You can see the Northern Lights with the full moon. In fact, if you like photography, it is a good time to photograph the Aurora, since you can shoot with lower ISOs, avoiding digital noise.

However, this only applies to large solar storms, since if the Aurora is weak, the moonlight will make it invisible.

The best short-term and long-term Northern Lights forecast is the KP-index. This index goes from 0 to 9, and even though it’s not 100% accurate, it’s the best indicator to predict the Aurora.

Another short-term Aurora predictor is the NOAA Auroral Oval forecast.

You can find more info in this article about Northern Lights forecast.

You can photograph the Northern Lights; the basics you need are a digital camera that allows manual settings, a bright lens, and a tripod to shoot long exposure photography to capture the Aurora. These are the best cameras and lenses for Northern Lights photography.

You can check the best Northern Lights camera settings here.

Radioactive particles from the sun are extremely dangerous, but the magnetosphere protects us, diverting the trajectory of these particles and projecting them towards the poles.

This solar activity is very dangerous for astronauts out in space, since they’re out of the Earth’s magnetic field protection. However, the Northern Lights are not dangerous to us thanks to the natural protection of our planet.

Without the magnetosphere, we couldn’t see the Northern Lights, and we couldn’t exist either. The Northern Lights are a reminder that the Earth protects us.

The solar particles that cause the Northern Lights can alter the Earth’s magnetic field, producing interruptions in satellites, compasses, and power plants. These are the most common consequences of the Northern Lights.

Scientific studies have proven that the Northern Lights make some snap and crackle sounds during strong displays from above 230 feet (70 meters).

However, without scientific instruments, hearing sounds from the Northern Lights is very unlikely, and most people who claim to have heard these sounds are just telling stories.

The solar activity that causes the Aurora and temperatures are not related.

However, the Aurora Borealis is often associated with low temperatures, since it is more likely to see the Northern Lights at high latitudes in the months with the most darkness (winter).

From experience, I know that you can see the Northern Lights in warm temperatures at the end of spring or early autumn at mid-latitudes, or if there are strong solar storms that produce visible Northern Lights at low latitudes.

You can see the Northern Lights perfectly from a plane. Actually, your chances are higher than from the ground, since you’ll have clear skies 100% guaranteed.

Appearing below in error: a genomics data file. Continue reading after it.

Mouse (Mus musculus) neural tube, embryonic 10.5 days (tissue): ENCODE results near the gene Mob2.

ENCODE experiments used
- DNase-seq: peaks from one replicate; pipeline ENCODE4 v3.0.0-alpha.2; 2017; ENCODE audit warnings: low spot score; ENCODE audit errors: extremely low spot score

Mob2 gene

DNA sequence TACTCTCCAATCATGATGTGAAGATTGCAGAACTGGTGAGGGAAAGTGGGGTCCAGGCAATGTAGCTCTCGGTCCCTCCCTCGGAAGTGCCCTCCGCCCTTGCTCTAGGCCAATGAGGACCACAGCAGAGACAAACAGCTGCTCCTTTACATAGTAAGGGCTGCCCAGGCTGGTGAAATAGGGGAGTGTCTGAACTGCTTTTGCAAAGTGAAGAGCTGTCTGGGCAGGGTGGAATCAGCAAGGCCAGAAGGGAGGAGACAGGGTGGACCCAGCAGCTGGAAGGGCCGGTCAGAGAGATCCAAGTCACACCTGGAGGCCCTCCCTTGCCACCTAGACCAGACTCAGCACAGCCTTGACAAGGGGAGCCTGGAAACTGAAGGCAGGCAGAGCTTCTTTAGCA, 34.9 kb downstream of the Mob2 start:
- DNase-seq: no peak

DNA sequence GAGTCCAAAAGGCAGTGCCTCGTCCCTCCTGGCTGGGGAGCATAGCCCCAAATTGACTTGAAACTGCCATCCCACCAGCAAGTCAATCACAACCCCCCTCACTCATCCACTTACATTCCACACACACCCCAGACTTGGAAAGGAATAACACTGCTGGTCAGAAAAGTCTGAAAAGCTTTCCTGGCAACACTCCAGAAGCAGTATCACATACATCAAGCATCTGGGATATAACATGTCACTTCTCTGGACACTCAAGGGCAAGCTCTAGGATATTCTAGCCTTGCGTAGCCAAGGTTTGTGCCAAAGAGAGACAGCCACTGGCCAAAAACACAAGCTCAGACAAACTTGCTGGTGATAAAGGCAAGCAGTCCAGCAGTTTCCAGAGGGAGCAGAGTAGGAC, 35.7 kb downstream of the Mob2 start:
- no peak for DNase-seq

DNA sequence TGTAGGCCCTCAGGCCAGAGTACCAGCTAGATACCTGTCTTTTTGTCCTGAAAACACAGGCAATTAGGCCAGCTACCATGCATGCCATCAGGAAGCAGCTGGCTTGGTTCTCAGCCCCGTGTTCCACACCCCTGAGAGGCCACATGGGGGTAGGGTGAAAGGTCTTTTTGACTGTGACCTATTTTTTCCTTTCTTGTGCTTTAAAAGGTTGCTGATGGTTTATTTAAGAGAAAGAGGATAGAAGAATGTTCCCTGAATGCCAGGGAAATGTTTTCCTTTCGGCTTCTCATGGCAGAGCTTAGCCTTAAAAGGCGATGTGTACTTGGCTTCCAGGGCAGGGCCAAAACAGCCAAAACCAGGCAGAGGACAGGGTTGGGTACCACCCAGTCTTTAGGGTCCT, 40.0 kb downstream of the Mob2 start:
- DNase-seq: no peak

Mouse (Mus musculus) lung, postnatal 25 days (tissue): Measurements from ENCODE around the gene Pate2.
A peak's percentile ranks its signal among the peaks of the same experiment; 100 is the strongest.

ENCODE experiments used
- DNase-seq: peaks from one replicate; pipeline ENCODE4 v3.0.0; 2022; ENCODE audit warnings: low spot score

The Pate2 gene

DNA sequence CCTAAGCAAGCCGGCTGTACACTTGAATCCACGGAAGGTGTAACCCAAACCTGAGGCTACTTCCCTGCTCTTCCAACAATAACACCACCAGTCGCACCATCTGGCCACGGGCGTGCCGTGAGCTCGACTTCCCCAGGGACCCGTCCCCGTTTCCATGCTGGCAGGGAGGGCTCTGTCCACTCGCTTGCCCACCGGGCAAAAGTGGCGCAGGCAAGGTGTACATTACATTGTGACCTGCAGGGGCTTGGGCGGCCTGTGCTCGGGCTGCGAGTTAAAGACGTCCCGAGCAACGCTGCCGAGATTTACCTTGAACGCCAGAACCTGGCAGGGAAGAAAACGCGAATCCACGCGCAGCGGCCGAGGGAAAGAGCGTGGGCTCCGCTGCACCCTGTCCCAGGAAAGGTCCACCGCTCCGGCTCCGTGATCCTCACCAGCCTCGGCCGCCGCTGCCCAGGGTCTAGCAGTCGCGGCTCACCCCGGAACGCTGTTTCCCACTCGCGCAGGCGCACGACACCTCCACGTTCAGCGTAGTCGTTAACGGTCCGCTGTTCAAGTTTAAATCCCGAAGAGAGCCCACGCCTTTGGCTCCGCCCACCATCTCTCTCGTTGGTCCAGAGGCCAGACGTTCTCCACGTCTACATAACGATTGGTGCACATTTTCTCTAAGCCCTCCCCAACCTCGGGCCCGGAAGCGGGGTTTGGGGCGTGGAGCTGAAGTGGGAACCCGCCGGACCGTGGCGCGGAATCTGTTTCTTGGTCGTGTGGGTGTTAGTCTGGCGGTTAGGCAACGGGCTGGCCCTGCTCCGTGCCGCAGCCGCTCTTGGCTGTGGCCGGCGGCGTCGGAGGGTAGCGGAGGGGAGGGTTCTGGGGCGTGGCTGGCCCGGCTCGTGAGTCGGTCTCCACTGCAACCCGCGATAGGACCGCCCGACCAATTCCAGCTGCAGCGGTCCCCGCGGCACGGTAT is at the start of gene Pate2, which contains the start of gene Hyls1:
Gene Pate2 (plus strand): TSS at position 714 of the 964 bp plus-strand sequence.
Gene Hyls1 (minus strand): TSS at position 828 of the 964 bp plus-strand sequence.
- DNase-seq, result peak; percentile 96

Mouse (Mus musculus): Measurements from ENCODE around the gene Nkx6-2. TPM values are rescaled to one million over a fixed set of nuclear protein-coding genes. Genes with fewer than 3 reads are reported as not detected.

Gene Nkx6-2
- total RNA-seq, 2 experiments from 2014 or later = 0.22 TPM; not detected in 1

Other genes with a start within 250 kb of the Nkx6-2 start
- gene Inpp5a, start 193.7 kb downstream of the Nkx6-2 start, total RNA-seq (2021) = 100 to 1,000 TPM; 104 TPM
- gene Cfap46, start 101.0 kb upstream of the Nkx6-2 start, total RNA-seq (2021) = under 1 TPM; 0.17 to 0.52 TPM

The Northern Lights and Aurora Borealis are the same thing. This natural event is also known as “Aurora Polaris.”

When the display of lights takes place in the Southern Hemisphere, the event is called “Southern Lights” or “Aurora Australis.”

The original and scientific name of the Northern Lights is “Aurora Borealis.”

The name “Aurora Borealis was coined by Galileo Galilei in the XVII century, taking the names of the Roman goddess of dawn (Aurora) and the Greek god of the north winds (Boreas).

The Northern Lights have been the source of many myths and legends since ancient times.

Some of the most popular are:

  • Most of the indigenous ethnical groups in the northern regions of North America and Greenland believed that the Northern Lights were the spirits of the dead.
  • Scandinavian settlers, such as those belonging to the Norse culture, believed that they were a bridge connecting the earth and the home of the Viking gods.
  • In some European areas where the Northern Lights are seen very rarely, they believed that the Aurora was an omen of something bad, such as famine or war.
  • In modern times, some sailors like the Swedish believed that the Northern Lights were a sign of a good fishing day.


Whether you know what the Northern Lights are or not, nothing can take away from the fact that they are a mesmerizing spectacle to see. In this article, I’ve covered all the basics you need to know about what the Northern Lights are, what they look like, where to see them, etc. If you want to learn more about Northern Lights, you are in the right place because I’ve written plenty of articles over the past few years. You can start by learning how to photograph the Northern Lights or continue reading any of the related articles below.

If you have any further questions, make sure to leave them in the comment section below, and I’ll be more than happy to answer them.

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Dan is a professional landscape and astro photographer, photography educator, and co-founder of Capture the Atlas. His base camp is in Nevada, USA, but he spends long periods exploring and photographing new locations around the world. Apart from shooting the Milky Way, the Northern Lights, and any breathtaking landscape, he enjoys leading photo tours to some of the most photogenic places on Earth. You can find more about Dan here.